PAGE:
A new radio survey reveals a complex and chaotic galactic center teeming with supernova remnants, star-forming regions, and mysterious filaments.

Galactic center in radio waves
The new MeerKAT image of the galactic center shows new and previously known supernova remnants, compact star-forming regions, and filaments of unknown origins. Bright radio emission is depicted in color and faint emission in grayscale.
I. Heywood / SARAO

The South African Radio Astronomy Observatory (SARAO) has released a series of captivating images: A mysterious dreamscape, painted in intricate brush strokes by the universe itself, depicts the chaotic heart of the Milky Way.

Unaffected by the large quantities of dust that obscure the central galactic region, radio waves reveal a scene of striking complexity produced by the interplaying effects of star formation, high density of cosmic rays, and the foreboding supermassive black hole known as Sagittarius A*.

“I am in awe every single time I look at the images,” says Isabella Rammala, a graduate student at Rhodes University in South Africa, who has been working on the project. “It is just amazing how many details MeerKAT could capture.”

Astronomers constructed the image using the sensitive MeerKAT radio telescope, an array of 64 antennas spread over a diameter of 8 kilometers (5 miles) in the Northern Cape province of South Africa. The telescope observed a region that covers an area 30 times that of the full Moon for 215 hours. The team described the survey and its publicly released products in a study to appear in The Astrophysical Journal (preprint available here).

Spectral view of galactic center
This version of the galactic center image uses color to indicate the spectral slope of the emitted radio waves. Different values correspond to different emission mechanisms. The gray-magenta color shows areas where no spectral slope has been measured.
SARAO / I. Heywood / J. C. Muñoz-Mateos

Radio Filaments

One of the striking features in the image are numerous wispy tendrils known as radio filaments. Discovered in the early 1980s, the filaments can extend up to 150 light-years in length and appear highly organized: some come in pairs and others in clusters. Even though an air of mystery still surrounds the filaments, scientists do have ideas that could explain their origin.

One idea is that energetic particles, or cosmic rays, stream from our galaxy’s center, dragging with them the ambient magnetic field, compress it, and illuminate it. According to Farhad Yusef-Zadeh (Northwestern University), who discovered the radio filaments, the mechanism is not entirely understood. Still, it’s probably similar to the processes encountered in the solar wind.

“One thing that is a puzzle now is how you inject the cosmic-ray particles in the first place,” says Yusef-Zadeh. He led a study of cosmic filaments found in the MeerKAT image that will appear in The Astrophysical Journal Letters (preprint available here). His team found that the past activity of Sagittarius A* is more likely to have accelerated the particles. A competing explanation, a series of supernova explosions, is less probable.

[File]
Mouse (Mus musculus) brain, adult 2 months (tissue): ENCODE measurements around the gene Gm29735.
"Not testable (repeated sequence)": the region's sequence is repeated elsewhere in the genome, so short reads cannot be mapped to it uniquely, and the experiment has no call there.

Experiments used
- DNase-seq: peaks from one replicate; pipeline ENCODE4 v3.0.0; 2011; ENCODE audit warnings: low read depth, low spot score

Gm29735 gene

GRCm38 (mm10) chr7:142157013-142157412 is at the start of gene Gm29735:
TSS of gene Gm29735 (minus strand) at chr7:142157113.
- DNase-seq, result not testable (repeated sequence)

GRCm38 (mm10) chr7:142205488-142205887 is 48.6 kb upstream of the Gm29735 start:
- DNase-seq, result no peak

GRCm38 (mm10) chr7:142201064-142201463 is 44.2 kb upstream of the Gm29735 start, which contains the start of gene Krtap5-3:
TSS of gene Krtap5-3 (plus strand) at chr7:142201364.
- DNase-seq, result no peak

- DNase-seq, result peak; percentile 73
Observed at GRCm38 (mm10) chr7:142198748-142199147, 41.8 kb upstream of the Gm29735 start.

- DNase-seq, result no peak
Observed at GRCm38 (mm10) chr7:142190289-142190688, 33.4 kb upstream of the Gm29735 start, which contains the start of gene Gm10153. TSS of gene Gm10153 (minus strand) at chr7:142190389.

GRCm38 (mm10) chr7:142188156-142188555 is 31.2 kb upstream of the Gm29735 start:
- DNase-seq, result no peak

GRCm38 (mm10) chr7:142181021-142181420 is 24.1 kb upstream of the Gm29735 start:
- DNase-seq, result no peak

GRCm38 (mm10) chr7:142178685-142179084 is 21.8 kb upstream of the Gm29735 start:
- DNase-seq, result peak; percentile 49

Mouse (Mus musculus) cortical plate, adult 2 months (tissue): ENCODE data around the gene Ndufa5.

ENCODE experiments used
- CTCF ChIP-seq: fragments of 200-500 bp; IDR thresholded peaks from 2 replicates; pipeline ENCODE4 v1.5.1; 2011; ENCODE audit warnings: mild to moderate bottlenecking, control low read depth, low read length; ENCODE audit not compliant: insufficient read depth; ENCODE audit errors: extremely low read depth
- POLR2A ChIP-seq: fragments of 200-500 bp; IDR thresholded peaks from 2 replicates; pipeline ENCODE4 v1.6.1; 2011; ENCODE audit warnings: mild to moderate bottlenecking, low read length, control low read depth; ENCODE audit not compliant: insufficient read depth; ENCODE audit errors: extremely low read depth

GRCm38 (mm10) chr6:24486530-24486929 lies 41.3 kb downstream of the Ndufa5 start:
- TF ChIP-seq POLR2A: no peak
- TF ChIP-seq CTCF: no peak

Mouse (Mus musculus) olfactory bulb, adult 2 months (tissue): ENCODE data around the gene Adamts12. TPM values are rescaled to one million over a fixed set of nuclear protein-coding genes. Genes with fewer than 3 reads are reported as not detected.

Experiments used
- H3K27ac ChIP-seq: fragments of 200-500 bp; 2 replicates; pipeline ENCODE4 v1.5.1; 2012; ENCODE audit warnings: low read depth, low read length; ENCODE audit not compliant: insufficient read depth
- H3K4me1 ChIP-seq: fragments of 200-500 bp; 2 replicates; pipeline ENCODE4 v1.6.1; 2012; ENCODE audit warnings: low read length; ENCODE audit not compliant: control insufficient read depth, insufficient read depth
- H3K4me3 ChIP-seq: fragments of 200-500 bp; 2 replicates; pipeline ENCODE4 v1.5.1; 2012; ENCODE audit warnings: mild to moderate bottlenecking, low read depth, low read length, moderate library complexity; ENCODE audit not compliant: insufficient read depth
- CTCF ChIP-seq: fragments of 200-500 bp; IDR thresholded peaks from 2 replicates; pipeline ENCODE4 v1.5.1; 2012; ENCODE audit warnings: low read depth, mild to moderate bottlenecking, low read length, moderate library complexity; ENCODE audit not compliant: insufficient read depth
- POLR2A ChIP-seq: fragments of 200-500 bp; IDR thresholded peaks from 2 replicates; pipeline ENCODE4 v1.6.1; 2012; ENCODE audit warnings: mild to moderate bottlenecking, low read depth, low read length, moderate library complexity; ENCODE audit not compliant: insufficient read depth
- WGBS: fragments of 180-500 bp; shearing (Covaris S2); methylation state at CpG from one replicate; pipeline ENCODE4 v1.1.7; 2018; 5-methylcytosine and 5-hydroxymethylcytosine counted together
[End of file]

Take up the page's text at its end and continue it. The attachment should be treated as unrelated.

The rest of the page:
The new image reveals nearly a thousand filaments, about 10 times more than previously discovered. “It is not just the number,” says Yusef-Zadeh. “We see a wide range of different sizes, the morphology is different, clustering is different.” For the first time, the numbers allow statistical studies of the filaments’ characteristics, hopefully leading to a better understanding of how they cluster as well as the peculiarly regular spacing between filaments within clusters.

The Mouse and the Snake
An excerpt from the MeerKAT radio image shows a supernova remnant in the center, a runaway pulsar known as “the Mouse” to the left of the remnant, and a famous filament called “the Snake.”
I. Heywood / SARAO

Milky Way's Treasure Trove

Apart from the filaments, the center of our galaxy hosts several notable radio-emitting structures. Two vast radio bubbles emanating from the galactic center, reaching above and below Milky Way’s disk, suggest that Sagittarius A* was quite active a few million years ago. In addition, the central region is home to clusters of young, massive stars like the Arches and Quintuplet, many puffy remnants of supernova explosions, and shells of ionized gas surrounding massive stars. Many of these objects were already known, but the team, which is now busily cataloging all the objects in the image, has already reported several new sources.

“There is quite a lot of compact objects there,” says Rammala. “My main interest is identifying those that may be potential pulsar candidates.” Due to the crowding of stars, dust and gas, it isn’t easy to find these spinning neutron stars in the galactic center. Yet, astronomers are eagerly searching for them. Among other applications, pulsars could explain why we observe an excess of gamma-rays in the galactic center.

The MeerKAT radio telescope is a precursor to the Square Kilometer Array, which will be the largest radio telescope in the world. South Africa and Australia will host its thousands of dishes and up to a million low-frequency antennas. Once the array is built, it will undoubtedly reexamine the lush neighborhood of the galactic center. But for now, the astronomers’ focus is the chaotic panorama of the MeerKAT image.



Image of Joelanier


May 6, 2022 at 2:51 pm

Has anyone considered that this photo is actually a time composite of a moving physical process, not an instantaneous snapshot of contiguous objects. It would be interesting to normalize the photo to a single contiguous time frame to see what is really there. For example the filaments might represent a trace of a moving object. Just saying.

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